The Gaza Strip's first five-star hotel gleams with marble floors, five luxury restaurants and a breezy cafe overlooking the territory's white sandy beaches and sparkling blue Mediterranean Sea. The only things missing at the al-Mashtal are guests.
Nearly all of the newly opened hotel's 222 rooms, with ornate metal-worked lamps, flat-screen televisions, oversized beds and sea views, sit empty. The tourists, whom the developers expected to flood to Gaza when they launched the project 13 years ago, are nowhere to be seen. Local people, most living in poverty, can only dream of staying in the gleaming complex.
The eight-storey structure is an anomaly in Gaza. Residents riding donkey carts occasionally pass by. Women cannot swim in the pool, in a nod to conservative tradition. There is no alcohol – banned by Hamas in line with Islamic law. Recently, two women in conservative Islamic headscarves and loose gowns sipped drinks by the pool, as children splashed inside.
This month, the hotel's developer, the Palestinian investment company Padico, decided to open it. The company, controlled by the politically independent billionaire Munib al-Masri, hopes to recover at least some of its costs. "Its risky – but we need to have a change in Gaza," said Shadi Agha, the PR manager.
For now, the risk is not paying off. There are no foreign tourists in Gaza, just a handful of Western aid officials who pass through. Only 80 rooms are available at the hotel. Management doesn't want to spend money on maintenance for the remainder, Mr Agha said. Early this month, there were just 10 guests in the entire hotel, although the royal suite, at $880 (£540) a night, was occupied. The guests ranged from international aid officials to a honeymooning Gaza couple who wanted to go somewhere nice, Mr Agha said. He wouldn't identify them further or say who was in the royal suite.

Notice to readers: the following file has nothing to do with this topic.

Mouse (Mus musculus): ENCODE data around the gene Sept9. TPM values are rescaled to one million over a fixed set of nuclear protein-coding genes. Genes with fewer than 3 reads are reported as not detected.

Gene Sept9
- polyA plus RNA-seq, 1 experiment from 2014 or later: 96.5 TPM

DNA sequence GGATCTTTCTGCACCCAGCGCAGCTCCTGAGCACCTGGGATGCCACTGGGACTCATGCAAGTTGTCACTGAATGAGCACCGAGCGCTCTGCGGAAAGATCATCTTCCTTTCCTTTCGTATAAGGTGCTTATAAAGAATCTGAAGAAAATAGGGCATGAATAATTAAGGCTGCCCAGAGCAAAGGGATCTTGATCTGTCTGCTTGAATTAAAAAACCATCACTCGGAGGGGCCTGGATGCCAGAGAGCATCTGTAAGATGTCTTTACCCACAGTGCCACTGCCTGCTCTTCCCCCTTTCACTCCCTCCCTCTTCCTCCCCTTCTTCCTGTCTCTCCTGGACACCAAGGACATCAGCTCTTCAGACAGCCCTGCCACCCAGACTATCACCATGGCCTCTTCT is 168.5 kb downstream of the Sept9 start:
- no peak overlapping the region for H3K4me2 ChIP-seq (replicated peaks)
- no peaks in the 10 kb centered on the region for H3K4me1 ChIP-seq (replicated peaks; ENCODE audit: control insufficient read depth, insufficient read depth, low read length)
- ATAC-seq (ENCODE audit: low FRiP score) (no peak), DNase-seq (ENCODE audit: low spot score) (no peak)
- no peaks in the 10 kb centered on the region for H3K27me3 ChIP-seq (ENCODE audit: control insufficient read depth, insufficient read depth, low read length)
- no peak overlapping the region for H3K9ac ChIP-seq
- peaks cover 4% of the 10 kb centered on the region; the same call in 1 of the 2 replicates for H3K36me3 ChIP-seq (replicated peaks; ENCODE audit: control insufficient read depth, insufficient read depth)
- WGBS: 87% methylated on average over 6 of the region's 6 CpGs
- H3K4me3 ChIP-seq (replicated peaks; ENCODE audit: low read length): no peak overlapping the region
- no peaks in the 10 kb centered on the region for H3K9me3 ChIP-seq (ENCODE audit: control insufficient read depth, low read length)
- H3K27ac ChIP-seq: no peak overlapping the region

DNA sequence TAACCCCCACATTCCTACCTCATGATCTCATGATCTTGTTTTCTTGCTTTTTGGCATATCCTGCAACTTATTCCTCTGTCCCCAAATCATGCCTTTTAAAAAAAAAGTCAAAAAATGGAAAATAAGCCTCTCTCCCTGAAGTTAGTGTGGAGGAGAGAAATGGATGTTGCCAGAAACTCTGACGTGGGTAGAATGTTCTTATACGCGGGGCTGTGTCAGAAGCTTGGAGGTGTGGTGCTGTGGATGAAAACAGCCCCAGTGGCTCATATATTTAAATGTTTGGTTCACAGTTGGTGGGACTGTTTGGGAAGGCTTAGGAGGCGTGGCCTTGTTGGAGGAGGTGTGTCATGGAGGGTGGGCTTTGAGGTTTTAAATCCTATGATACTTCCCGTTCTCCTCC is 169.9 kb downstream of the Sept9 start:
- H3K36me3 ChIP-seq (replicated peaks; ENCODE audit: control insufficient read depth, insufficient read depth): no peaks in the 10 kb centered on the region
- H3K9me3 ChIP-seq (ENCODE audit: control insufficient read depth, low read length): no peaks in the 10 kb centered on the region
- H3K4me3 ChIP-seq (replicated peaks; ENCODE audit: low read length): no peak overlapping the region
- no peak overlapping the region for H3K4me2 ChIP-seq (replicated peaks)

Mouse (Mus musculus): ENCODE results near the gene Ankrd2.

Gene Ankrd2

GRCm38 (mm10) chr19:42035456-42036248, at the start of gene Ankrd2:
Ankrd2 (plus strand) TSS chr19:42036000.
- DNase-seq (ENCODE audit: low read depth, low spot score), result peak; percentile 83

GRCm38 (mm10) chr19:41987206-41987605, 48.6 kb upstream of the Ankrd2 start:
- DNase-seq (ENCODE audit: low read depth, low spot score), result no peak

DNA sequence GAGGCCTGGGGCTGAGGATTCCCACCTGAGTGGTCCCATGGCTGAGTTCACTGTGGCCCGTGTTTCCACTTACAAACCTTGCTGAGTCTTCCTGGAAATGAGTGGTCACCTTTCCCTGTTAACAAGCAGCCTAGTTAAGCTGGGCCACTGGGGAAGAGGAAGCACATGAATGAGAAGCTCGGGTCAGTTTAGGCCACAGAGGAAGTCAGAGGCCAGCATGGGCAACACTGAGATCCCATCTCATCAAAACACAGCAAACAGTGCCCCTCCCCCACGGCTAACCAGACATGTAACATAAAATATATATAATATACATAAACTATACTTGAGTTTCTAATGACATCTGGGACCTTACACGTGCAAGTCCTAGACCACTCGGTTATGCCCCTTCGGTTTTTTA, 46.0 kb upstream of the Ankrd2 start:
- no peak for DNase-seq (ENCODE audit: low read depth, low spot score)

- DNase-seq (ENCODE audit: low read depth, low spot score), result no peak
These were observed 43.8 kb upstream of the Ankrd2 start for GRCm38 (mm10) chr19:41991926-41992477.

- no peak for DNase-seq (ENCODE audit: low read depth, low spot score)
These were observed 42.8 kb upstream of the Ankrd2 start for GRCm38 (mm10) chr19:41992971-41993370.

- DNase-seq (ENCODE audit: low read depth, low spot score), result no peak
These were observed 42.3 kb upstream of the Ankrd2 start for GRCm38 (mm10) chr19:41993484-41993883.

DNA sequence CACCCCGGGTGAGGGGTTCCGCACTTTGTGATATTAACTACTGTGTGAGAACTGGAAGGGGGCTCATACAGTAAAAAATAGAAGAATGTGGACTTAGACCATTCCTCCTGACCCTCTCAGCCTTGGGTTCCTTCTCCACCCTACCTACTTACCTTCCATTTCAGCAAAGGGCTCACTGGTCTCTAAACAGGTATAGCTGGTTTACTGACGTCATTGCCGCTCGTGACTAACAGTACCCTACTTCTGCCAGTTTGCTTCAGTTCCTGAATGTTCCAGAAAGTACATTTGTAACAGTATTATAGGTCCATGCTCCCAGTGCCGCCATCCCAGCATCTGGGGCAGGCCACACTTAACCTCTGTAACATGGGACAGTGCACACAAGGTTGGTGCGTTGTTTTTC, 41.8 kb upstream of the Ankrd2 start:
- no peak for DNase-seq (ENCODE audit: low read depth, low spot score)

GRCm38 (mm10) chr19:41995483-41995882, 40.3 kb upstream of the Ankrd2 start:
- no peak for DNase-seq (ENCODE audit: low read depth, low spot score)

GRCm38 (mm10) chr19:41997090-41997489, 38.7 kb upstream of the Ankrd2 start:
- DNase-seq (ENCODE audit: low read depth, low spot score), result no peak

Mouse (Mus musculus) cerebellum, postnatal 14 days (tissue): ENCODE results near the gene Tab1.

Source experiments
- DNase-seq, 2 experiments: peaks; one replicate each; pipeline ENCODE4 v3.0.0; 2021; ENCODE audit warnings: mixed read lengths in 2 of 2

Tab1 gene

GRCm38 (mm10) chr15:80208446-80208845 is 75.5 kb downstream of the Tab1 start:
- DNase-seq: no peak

The tale of the $47m al-Mashtal has mirrored the plight of the Gaza Strip over the past decade. Padico began building the hotel in 1998, a time when Gaza was awash with optimism. The Palestinians had signed interim peace agreements with Israel, and a final deal to end decades of conflict was in sight. Tourists would pour in.
But the area had collapsed into violence by 2001. Despite fierce fighting with Israel, the hotel's shell was up by 2006. But it was badly damaged during a brief civil war the following year as Hamas fought the rival Fatah faction and seized control of Gaza. Palestinian militants had smashed some 180 windows, Mr Agha said.
The fighting left the Palestinians split between two governments – Hamas in Gaza, and the Fatah-dominated Palestinian Authority in control of the West Bank. The two territories flank Israel, and Palestinians want both of them as part of their future independent state.
Seeking to contain Hamas, the governments of Israel and Egypt imposed a blockade that prevented raw materials from entering Gaza. Although Padico, which is based in the West Bank, does not have relations with the militant group, the company was unable to bring in vital materials. The building suffered further damage when Israel launched its three-week offensive against Hamas in December 2008. At one point, two Israeli missiles slammed into the hotel.
Repairs were carried out, but the hotel still couldn't be opened because the managers needed to make the final touches, such as installing gym equipment. Under heavy international pressure, Israel eased the blockade in May last year following a naval intervention that resulted in nine international activists trying to break the Israeli blockade on Gaza being killed. The hotel was finally completed and opened in late July – years behind schedule.